This book describes the problems to be addressed in the various application layers, explains the patterns and best practices that can help you address those problems, and points to the technologies you can use to implement the resulting strategies. The authors show you how to transform a chaotic and intractable problem into one that is difficult but manageable.

If you are involved in any way with enterprise software, this book belongs on your shelf.

C# Precisely by Peter Sestof & Henrik I. Hansen (MIT, Cambridge MA, 2005, 214pp, ISBN 0-262-69317-8, mitpress.mit.edu, $19.95)

If you have used Java Precisely (now in its second edition) by Peter Sestof, then you know what to expect from this book. It is a reference, not a textbook. Most of the brief reference sections have accompanying code examples. 

As I look at the two books side by side, I find it interesting that C# Precisely is almost twice as thick as Java Precisely. I'll let you draw your own conclusions from that.

If you already know C# but want to look up the rules and see a code example for, say, explicit interface member implementations, all in about half a page, this is the book for you.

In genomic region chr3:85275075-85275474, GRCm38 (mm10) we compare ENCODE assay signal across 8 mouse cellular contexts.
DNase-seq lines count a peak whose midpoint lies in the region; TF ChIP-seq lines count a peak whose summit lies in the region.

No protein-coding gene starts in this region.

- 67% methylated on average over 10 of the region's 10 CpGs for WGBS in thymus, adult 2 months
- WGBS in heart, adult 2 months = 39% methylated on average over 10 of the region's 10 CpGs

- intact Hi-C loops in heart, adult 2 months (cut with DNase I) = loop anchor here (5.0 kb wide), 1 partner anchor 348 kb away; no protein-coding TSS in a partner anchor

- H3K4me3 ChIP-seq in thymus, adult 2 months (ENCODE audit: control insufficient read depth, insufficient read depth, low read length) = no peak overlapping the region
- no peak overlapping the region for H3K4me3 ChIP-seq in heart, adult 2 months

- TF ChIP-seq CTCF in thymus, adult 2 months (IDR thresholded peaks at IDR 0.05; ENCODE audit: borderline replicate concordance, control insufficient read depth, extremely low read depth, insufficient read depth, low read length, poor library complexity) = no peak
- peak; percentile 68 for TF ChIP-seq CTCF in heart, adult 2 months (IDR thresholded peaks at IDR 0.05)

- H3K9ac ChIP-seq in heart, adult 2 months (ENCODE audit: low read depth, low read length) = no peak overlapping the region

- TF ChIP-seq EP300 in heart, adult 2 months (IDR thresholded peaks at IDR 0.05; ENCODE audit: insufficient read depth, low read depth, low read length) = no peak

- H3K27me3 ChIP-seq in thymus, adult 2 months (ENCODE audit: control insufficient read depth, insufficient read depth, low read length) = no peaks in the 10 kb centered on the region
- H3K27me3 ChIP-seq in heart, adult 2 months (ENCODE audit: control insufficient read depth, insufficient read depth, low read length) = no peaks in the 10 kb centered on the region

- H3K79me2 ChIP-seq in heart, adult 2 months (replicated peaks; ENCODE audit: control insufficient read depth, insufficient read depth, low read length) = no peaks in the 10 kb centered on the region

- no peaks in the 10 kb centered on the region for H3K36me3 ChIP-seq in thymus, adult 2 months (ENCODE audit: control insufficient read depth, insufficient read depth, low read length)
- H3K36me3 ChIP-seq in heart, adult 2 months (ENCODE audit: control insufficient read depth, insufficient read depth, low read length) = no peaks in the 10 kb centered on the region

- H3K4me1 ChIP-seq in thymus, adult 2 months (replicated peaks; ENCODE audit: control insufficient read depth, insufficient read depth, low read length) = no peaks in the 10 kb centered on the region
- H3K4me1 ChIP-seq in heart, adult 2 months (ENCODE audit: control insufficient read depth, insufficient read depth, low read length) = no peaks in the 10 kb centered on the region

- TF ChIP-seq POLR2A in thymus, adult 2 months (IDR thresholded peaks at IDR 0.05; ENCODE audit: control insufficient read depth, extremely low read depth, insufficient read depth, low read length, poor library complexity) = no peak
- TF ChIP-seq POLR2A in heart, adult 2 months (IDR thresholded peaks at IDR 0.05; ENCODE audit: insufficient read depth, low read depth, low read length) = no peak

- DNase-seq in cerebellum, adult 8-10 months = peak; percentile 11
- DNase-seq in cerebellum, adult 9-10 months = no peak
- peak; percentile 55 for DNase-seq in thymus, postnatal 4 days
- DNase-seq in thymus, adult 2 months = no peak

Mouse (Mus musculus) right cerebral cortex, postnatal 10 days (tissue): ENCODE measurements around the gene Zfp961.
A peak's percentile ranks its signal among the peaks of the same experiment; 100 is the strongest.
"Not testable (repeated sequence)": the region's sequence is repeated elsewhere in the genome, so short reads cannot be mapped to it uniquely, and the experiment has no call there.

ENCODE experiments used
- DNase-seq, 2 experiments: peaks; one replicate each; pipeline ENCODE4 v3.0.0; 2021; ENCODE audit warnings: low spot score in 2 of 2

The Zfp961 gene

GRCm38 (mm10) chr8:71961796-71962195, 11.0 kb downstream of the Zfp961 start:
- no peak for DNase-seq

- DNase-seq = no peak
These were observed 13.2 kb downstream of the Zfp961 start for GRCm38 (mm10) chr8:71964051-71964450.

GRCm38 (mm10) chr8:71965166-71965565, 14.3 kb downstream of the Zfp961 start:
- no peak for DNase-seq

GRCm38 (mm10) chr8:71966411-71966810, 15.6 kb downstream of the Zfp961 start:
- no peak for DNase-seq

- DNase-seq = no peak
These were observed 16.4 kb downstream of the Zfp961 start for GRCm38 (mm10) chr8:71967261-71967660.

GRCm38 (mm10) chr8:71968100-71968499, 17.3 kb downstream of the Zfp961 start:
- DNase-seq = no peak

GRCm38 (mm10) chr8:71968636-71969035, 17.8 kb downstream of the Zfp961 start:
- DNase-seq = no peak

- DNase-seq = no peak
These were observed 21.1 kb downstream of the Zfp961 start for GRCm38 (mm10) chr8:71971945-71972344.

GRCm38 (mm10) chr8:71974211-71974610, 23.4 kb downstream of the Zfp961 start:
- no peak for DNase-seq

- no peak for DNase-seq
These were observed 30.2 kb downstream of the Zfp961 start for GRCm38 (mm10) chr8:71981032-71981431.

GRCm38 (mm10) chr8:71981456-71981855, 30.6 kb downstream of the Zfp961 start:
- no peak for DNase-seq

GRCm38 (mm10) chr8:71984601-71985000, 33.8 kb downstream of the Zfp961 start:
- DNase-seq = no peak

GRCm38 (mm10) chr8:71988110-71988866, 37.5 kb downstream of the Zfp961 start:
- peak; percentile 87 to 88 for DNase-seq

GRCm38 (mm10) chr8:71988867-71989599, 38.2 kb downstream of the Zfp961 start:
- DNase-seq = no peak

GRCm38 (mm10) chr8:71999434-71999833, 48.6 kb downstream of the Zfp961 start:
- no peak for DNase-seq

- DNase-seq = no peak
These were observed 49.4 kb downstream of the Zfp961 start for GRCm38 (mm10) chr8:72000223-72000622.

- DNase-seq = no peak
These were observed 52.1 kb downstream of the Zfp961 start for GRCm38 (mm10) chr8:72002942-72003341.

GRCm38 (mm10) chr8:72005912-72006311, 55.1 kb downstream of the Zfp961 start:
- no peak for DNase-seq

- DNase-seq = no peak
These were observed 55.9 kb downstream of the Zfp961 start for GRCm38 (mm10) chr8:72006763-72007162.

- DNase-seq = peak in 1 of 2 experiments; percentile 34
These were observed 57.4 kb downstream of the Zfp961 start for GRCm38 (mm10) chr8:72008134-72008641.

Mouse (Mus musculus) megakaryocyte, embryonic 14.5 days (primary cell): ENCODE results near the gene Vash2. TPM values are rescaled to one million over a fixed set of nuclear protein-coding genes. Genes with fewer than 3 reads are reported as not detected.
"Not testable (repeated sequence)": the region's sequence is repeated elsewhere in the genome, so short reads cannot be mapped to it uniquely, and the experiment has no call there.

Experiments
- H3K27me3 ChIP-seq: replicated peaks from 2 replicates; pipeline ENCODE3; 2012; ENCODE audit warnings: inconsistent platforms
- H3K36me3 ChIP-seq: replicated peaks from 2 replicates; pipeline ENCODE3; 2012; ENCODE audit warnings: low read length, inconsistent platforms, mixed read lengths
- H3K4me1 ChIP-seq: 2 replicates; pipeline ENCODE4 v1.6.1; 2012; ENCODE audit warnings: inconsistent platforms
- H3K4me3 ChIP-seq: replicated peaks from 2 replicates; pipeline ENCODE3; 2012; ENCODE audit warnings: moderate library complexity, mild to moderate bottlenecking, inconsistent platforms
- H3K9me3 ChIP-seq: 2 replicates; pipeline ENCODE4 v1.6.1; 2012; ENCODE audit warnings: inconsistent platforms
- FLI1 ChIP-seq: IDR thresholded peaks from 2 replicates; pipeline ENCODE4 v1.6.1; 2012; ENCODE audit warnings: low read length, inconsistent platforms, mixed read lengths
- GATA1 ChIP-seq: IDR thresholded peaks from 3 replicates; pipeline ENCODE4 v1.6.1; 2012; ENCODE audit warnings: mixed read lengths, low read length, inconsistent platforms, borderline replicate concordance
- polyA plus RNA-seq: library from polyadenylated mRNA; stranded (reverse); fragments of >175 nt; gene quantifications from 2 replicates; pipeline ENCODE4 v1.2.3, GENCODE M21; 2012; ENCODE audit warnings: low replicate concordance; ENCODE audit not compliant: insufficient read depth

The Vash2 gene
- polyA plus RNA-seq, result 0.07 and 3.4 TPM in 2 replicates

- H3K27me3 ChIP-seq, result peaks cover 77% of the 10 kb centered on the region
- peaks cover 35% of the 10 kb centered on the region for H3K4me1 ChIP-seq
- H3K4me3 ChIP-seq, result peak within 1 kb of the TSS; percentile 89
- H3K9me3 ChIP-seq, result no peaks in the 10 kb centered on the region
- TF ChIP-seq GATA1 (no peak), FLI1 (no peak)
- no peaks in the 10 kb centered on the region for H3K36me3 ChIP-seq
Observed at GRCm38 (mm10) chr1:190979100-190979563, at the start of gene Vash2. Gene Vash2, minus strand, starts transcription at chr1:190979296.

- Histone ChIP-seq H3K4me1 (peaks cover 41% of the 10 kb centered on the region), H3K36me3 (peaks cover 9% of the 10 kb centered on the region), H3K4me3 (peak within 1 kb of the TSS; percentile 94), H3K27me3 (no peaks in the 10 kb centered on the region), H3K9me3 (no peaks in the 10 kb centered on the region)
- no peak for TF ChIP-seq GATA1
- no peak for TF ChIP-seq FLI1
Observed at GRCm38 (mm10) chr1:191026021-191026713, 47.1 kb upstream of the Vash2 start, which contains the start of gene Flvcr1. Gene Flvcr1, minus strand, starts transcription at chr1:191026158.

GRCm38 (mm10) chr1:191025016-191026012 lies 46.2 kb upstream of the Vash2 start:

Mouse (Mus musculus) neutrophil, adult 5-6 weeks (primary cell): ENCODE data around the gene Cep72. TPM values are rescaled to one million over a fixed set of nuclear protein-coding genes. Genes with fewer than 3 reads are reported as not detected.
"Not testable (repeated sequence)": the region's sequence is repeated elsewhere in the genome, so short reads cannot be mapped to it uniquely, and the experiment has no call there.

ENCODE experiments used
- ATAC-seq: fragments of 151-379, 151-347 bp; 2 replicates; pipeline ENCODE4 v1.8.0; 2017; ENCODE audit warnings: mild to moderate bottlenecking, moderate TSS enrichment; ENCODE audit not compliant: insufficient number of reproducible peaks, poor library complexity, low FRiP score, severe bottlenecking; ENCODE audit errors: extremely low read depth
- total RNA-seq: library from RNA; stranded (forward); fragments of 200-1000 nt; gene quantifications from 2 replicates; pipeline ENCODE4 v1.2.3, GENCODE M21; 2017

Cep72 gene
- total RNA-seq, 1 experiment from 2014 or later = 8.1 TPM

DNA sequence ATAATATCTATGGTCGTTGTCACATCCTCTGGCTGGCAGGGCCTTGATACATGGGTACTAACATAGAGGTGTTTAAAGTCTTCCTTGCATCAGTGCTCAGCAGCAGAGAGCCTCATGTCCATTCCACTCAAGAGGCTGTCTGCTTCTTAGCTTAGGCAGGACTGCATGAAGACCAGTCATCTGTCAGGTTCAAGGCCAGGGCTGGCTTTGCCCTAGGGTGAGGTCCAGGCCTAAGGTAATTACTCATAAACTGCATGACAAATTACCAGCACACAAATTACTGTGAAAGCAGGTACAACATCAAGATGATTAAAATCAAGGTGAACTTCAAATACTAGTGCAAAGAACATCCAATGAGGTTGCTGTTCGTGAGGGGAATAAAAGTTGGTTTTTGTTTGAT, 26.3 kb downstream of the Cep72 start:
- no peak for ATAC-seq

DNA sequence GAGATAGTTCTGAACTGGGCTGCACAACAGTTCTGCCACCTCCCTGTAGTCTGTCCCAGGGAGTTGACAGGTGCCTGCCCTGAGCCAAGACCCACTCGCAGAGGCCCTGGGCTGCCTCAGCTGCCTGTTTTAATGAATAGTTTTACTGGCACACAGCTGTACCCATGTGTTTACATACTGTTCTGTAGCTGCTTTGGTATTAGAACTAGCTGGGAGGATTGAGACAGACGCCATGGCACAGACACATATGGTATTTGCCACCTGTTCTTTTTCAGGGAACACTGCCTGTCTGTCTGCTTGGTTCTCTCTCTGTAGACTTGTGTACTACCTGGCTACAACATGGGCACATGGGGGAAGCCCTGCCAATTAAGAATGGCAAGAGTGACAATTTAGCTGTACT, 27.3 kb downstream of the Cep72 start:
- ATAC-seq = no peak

Reviewing PDF Documents in Acrobat -- Visual QuickProject Guide by Donna L. Baker (Peachpit, Berkeley CA, 2005, 126pp, ISBN 0-321-32119-7, www.peachpit.com, $12.99)

Peachpit's Visual QuickStart and Visual QuickProject guides are a marvelous resource for visual learners. If you find that a picture is better than a thousand words, this series of books is for you.

This book follows a simple Adobe Acrobat use case: Create a PDF file representing a document that you plan to publish. Invite reviewers to annotate the file with their comments. Read and evaluate the comments, and incorporate them into a final version.

Many people already do this, but gingerly and minimally, because they have only learned a few essential Acrobat features. Baker covers all of the Acrobat features that pertain to this task. If you'd like to use Acrobat and PDF more effectively to facilitate your review process, and if you're a visual learner, you should read this book.

No Nonsense XML Web Development with PHP by Thomas Meyer (Sitepoint, Melbourne Australia, 2005, 368pp, ISBN 0-9752402-0-X, www.sitepoint.com, $39.95)

Thomas Meyer is a consultant who specializes in developing dynamic websites that use XML and databases to manage the underlying content. He envisions his audience for this book as "intelligent and curious, with a wide range of technical proficiency, but all feeling a little overwhelmed by the terminology, processes, and technologies surrounding XML."